This post shows code to import OpenStreetMap and satellite images into Python’s Cartopy.
- style (map or satellite)
- radius (of circle)
- npoints (number of random points to plot within the circle)
This is just a code snippet to remind myself how to build an xarray dataset.
At the American Meteorological Society (AMS) 100th Annual Meeting we introduced Urban-PLUMBER: evaluation and benchmarking of land surface models in urban areas .
The project is a collaboration of modelling groups from around the world interested in improving the accuracy of weather and climate simulations in urban areas. Read how to get involved below, or download the Urban-PLUMBER poster for the 2020 AMS annual meeting here.
You can read more about UCLEM here, but in short it responds to local weather and calculates energy consumed inside buildings (from heating and cooling and other energy use) and then emits that energy as waste heat back into the environment. In dense urban areas that waste heat can raise air temperature and cause convection, changing local weather in a feedback loop. Apart from that, it’s useful to know how much energy is being used in different weather conditions.
This first animation shows the air temperature over Eastern Australia, along with the energy used within buildings. The second is nested within the first for a higher resolution simulation over Melbourne.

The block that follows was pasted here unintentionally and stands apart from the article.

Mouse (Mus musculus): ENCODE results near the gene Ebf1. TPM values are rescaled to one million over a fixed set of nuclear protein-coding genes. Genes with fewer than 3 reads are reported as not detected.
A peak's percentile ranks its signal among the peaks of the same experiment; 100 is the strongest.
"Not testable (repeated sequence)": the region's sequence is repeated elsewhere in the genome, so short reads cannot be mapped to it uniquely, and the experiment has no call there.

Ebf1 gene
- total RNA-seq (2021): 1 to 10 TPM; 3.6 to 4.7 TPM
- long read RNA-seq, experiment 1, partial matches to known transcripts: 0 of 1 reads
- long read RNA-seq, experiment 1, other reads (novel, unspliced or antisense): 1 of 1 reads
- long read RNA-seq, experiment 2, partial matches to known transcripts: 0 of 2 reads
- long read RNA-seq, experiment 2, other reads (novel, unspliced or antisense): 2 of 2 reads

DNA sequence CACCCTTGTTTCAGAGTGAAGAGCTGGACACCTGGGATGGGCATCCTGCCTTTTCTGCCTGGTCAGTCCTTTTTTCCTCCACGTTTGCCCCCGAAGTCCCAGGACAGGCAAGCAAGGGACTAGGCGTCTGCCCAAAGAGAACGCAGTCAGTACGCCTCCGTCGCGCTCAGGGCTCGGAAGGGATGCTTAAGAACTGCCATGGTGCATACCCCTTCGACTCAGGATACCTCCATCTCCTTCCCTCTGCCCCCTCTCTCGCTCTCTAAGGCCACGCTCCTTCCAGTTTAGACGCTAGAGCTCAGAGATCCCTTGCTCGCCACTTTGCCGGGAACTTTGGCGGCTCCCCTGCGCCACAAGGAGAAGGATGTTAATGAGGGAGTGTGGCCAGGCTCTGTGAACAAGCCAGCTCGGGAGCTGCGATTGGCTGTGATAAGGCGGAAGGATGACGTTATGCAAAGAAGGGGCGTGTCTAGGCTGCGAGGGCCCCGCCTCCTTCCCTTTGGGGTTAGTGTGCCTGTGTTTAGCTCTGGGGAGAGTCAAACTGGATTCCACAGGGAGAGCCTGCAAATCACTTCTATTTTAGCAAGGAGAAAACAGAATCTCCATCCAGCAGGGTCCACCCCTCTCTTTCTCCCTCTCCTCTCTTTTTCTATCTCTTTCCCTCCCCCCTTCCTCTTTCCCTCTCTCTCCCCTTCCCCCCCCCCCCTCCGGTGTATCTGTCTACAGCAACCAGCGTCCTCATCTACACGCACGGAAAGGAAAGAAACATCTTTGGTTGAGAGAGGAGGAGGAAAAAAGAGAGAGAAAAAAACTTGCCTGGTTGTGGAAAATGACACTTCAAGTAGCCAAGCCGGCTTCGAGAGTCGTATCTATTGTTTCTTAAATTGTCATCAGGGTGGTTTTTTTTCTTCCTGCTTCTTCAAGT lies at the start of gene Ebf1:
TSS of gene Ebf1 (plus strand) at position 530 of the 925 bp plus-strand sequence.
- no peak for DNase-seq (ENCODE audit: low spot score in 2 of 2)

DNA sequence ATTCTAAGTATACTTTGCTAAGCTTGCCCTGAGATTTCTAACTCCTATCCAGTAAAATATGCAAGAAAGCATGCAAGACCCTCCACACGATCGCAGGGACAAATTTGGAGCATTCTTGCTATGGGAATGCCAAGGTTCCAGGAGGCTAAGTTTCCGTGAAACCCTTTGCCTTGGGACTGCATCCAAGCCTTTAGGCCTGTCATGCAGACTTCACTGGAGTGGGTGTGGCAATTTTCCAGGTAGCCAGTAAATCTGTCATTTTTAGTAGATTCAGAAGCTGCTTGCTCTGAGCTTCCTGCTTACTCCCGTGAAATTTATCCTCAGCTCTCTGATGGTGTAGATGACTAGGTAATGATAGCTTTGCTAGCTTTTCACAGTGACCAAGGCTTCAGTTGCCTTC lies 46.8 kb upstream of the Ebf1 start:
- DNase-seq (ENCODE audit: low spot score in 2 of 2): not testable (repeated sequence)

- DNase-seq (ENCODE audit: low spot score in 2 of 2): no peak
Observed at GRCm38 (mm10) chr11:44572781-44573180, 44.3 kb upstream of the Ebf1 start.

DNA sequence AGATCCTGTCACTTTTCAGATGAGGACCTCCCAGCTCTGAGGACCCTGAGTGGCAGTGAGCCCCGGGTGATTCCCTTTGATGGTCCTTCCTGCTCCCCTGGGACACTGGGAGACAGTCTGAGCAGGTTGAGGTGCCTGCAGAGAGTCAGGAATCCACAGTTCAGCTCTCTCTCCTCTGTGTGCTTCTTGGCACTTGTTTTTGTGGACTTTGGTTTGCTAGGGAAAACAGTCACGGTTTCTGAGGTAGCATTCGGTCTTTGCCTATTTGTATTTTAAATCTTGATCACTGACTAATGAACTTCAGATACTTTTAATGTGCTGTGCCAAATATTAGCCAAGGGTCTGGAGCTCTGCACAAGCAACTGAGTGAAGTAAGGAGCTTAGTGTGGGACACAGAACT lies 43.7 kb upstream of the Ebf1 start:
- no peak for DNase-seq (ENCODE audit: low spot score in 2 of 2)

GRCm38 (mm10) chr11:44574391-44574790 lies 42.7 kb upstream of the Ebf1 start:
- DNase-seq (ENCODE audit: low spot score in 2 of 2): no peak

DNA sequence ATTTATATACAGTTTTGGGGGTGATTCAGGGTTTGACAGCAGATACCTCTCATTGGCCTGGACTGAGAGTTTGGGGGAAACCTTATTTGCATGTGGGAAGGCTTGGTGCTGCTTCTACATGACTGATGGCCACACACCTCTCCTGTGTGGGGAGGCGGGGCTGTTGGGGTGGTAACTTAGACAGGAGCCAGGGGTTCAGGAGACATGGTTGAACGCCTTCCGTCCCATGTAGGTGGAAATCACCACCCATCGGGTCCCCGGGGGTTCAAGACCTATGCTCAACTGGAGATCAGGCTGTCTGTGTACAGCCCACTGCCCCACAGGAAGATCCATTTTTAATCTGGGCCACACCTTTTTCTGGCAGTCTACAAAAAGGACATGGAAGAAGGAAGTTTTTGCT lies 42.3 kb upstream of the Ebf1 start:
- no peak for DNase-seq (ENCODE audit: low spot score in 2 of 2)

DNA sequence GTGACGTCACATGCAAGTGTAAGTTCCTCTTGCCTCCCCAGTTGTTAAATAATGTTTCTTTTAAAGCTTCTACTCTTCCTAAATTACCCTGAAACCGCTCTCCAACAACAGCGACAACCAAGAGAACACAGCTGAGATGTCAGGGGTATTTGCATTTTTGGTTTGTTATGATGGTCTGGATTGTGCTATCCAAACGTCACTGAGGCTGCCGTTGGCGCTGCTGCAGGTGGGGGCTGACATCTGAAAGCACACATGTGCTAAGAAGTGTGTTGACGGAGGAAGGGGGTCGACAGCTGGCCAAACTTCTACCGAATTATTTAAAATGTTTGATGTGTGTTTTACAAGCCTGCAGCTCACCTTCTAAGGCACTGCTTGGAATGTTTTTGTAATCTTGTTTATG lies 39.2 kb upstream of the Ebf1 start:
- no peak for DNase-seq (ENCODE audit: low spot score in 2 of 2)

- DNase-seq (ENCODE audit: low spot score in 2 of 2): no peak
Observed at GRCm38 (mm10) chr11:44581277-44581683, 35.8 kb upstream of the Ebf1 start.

Next week I’ll be at the annual workshop for ARC Centre of Excellence for Climate Extremes (CLEX) group. The workshop is a chance to hear about the work researchers have been doing over the last 12 months or so, and discuss future research goals.
Below is the poster I’ll be presenting. The images in this PDF version are higher quality.
This post is a summary of our latest paper  on improving an urban climate model to better predict building energy consumption depending on local weather conditions, the structure of buildings and human behaviours.
It’s been a while since I posted as I’ve been focussed on finishing the PhD thesis, which is now submitted. In the coming months I’ll be trying to summarise the work here and keep current research more up to date. In the meantime I’ll document some of the posters I’ve presented at workshops over the last few years.
Writing an article in LaTeX produces crisp, quality documents and beautiful equations. However, it’s not very user friendly. Recently I’ve been using another language, Markdown, because I find it more readable and intuitive, but it still has LaTeX equation support. To me that’s the best of both worlds. So how about writing an entire PhD thesis in Markdown? This post shows you how.
I’ve recently finished developing a computational model which predicts the heating and cooling energy demands of a neighbourhood based on building characteristics, meteorological conditions and the behaviour of people. However, I don’t have a perfect and complete set of observations to describe the system, and I am finding it difficult to find appropriate values for some parameters. So I’ve used machine learning to help.
In a new paper1, we introduce a method to simulate how heat is conducted through roofs, walls and roads. We show it improves the simulation of heat storage and release, a very important process in urban climate.